Panellists during the annual Future Blockchain Summit in Dubai on Tuesday.
DUBAI: Dr Aisha Bint Butti Bin Bishr, Director General of Smart Dubai, launched the second annual Future Blockchain Summit on Tuesday by praising the city’s continued commitment to new technologies, before revealing plans for the 2019 launch of new guidelines in relation to blockchain advancement.
Her Excellency inaugurated the agenda-setting and globally empowering blockchain meet on Tuesday with an address welcoming a projected 10,000 visitors to the two-day event, hosted by Smart Dubai and Dubai World Trade Centre (DWTC).
She said: “Dubai has always been a trendsetter when it comes to embracing advanced technologies – and blockchain is no exception.
Empowered and inspired by the forward-thinking vision of our leaders, Smart Dubai has been progressing with the implementation of the ambitious Dubai Blockchain Strategy, launched by Sheikh Hamdan Bin Mohammed Bin Rashid Al Maktoum, Crown Prince of Dubai and Chairman of the Dubai Executive Council in 2016.
She added, “Today, we are currently implementing several city-wide government and private sector blockchain use-cases, and later this year will be launching the official policies for blockchain development and implementation in Dubai.”
Keynote-led discussions across Future Blockchain Summit’s Prism Stage also comprised speakers from international entities and industry-leading companies including the US Department of State, the United Nations, the Dutch Government, du, Coca Cola and SAP. Phil Chen is consumer technology firm HTC’s Decentralised Chief Officer, and spoke about blockchain being “bigger than the smartphone”.
He said: “The internet today is very centralised – it keeps track of everyone, with more predictive power and surveillance capabilities than ever before rested in the hands of handful of companies. What we need today is a ‘decentralised web’ and that is possible through blockchain, which allows people to own their digital identities. In today’s digital-age, anybody can have access to your email and use it to transfer, for instance, money. In order for such things to not happen, you will need to own your own digital identities.”
Speakers on Wednesday’s final day of the Summit include Nolan Bushnell, Founder — Atari & X2 Games; Susan Oh, Co-Chair of AI & Blockchain for Impact — United Nations; Dale Chrystie, Blockchain Strategist — FedEx and Kristo Vaher, CTO — Ministry of Economic Affairs and Communications for Estonia.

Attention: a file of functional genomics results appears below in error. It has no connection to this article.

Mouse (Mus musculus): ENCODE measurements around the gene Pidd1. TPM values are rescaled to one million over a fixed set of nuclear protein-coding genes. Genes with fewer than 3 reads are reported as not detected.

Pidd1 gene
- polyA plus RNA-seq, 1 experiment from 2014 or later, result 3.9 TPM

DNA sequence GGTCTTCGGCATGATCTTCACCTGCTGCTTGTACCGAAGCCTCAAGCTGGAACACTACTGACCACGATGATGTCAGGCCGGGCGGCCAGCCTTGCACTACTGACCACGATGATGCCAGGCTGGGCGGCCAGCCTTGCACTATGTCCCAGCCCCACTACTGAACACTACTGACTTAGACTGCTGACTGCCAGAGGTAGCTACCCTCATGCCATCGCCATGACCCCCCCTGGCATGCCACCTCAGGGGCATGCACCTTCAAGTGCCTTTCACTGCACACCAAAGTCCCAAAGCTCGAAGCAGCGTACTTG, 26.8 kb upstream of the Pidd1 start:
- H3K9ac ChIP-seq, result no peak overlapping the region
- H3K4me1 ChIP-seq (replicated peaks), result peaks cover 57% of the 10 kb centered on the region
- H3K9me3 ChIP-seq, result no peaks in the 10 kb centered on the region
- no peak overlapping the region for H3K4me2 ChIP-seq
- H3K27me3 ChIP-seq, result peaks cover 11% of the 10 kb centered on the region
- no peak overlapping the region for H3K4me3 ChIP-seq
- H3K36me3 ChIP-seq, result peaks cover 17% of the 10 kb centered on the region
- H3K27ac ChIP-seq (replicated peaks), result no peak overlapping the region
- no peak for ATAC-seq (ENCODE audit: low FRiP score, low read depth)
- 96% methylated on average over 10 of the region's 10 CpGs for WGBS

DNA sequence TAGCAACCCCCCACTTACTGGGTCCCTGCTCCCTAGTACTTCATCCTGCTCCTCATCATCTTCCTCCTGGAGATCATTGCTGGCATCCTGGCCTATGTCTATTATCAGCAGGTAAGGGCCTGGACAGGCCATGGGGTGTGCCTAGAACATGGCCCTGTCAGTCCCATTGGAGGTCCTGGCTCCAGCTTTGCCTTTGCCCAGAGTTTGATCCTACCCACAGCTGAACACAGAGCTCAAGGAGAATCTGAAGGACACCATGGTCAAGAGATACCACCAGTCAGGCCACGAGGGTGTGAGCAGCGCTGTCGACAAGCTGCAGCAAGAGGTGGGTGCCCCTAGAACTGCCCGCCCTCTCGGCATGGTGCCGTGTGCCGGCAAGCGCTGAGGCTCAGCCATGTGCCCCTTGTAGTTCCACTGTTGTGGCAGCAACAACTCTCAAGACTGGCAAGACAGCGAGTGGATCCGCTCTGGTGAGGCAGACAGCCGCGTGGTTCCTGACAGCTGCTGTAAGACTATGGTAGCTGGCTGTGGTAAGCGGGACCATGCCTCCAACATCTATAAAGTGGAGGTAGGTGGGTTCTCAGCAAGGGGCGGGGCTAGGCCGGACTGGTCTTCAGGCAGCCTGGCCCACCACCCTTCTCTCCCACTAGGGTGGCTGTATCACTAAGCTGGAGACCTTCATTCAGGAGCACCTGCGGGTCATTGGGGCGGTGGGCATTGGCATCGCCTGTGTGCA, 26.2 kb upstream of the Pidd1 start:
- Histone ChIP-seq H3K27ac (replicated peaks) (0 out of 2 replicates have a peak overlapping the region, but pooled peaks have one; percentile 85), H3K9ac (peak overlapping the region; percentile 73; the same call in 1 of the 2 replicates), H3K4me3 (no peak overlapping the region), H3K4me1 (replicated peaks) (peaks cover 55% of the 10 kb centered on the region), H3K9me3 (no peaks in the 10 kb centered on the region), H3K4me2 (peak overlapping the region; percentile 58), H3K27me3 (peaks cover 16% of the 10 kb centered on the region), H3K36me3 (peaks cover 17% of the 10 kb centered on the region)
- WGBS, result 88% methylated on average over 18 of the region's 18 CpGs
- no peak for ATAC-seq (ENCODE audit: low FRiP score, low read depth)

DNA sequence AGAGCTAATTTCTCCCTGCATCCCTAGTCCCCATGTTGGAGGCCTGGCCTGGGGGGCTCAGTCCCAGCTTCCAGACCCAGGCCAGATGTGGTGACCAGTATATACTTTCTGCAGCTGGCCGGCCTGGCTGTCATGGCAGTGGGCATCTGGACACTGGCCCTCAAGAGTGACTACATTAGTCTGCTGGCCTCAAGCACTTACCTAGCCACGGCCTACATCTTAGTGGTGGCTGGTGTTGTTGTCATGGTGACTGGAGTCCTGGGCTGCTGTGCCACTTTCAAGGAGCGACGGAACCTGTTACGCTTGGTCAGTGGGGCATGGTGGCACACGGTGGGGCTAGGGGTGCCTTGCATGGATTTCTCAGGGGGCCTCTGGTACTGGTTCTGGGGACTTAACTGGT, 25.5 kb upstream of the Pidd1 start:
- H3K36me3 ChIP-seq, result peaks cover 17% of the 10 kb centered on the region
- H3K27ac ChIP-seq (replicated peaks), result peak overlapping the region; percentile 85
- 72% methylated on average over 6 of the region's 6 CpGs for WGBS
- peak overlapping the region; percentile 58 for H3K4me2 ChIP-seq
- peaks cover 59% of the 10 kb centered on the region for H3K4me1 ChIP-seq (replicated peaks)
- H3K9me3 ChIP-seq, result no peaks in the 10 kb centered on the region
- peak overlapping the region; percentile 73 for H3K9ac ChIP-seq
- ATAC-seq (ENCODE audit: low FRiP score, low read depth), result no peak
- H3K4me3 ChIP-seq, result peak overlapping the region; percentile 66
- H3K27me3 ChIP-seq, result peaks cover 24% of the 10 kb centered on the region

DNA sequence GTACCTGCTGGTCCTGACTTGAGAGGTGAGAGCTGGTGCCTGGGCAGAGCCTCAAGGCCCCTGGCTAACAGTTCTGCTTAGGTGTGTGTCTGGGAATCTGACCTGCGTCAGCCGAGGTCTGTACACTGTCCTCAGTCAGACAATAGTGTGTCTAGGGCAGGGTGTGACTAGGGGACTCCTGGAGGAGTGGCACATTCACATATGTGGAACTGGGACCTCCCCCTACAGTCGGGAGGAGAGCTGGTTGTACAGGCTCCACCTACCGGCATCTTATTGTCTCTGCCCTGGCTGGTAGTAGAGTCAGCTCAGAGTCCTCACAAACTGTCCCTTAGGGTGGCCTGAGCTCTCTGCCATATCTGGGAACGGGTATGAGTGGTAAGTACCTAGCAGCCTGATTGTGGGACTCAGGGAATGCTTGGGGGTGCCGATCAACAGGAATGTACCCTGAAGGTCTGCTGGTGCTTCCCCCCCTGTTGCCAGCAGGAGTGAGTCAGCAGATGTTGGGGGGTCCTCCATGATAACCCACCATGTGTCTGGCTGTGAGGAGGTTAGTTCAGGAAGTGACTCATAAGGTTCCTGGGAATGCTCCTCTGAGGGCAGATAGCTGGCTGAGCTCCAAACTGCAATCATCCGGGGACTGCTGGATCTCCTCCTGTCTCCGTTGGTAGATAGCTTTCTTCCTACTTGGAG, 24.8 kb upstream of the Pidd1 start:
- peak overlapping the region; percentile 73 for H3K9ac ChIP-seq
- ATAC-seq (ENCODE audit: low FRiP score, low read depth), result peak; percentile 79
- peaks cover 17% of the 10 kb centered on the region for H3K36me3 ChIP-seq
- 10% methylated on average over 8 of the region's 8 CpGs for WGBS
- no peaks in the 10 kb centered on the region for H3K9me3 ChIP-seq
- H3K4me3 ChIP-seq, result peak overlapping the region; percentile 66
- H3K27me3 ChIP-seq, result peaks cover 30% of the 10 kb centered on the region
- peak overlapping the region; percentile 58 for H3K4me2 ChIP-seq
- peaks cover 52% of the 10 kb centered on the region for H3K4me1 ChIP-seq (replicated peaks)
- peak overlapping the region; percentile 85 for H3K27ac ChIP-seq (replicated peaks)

leading experts from the world of art and memorabilia used Dubai’s Future Blockchain Summit to call-out for the revolutionary technology to be placed at the heart of history and be implemented across authentication.
Proving a piece’s provenance relies too heavily on trust, outdated paper-based systems and on single, authoritative bodies, agreed panelists Robert Norton, Founder & CEO of independent art verifier Verisart, and Ahmad Nassar, President of the NFL Players Inc – where sporting keepsakes are big business.
They argued that blockchain offers a permanent record of a piece’s history, from initial authentication to present ownership.
Norton said: “According to the FBI, around 10% of the $60 billion or so works of art that are traded each year are fraudulent works. Blockchain is a layer of trust that you can wrap around your existing databases. At Verisart, we don’t spend time dealing with what’s been in the market for the last 50 or 100 years, we focus on what’s coming into the market for the first time, putting that stake in the ground. Blockchain is a trusted ledger, it is an incredible and powerful device that we can all agree on.” Nassar continued the point, saying: “About one third of the sports memorabilia market is estimated to be counterfeit. This is everything from autographs, to jerseys, signed footballs, basketballs, etc. In fact, in the US, we have had a number of high-profile lawsuits recently that have challenged the authenticity of some of these products. The market is depressed because a lot of people don’t feel comfortable purchasing these products since they are not what they claim to be.
“We are still in the early stages of this, but one of the things we have been thinking about seriously is how do we leverage blockchain technology for the authentication of memorabilia and other products. What we are really after is enabling a user or customer to have the confidence that what the memorabilia they are paying for is verified and what it claims to be.” How blockchain is changing healthcare: from the open source blood donation platform predicting demand and finding rare donors, to the authentication of medical licenses Future Blockchain Summit’s opening day healthcare track shone the spotlight on just some of the infinite implementations of the technology that are already playing a pivotal role in saving lives around the world.
Pierre-Marie Heller, Board Advisor at the world’s first open social blood bank Bloodchain, took to the Summit’s Function Stage to explain the thinking and operation behind the donation platform that can predict demand and find rare donors for those in need, and is one of the biggest ever innovations in the blood donation industry.
By utilizing blockchain, Bloodchain – which caters to an international blood market that receives 112.5 million donations a year – can correlate and use the vastness of invisible-at-first-sight patterns from Big Data to keep a clear track of donations and be a flexible, intelligent solution that follows the current blood demand.
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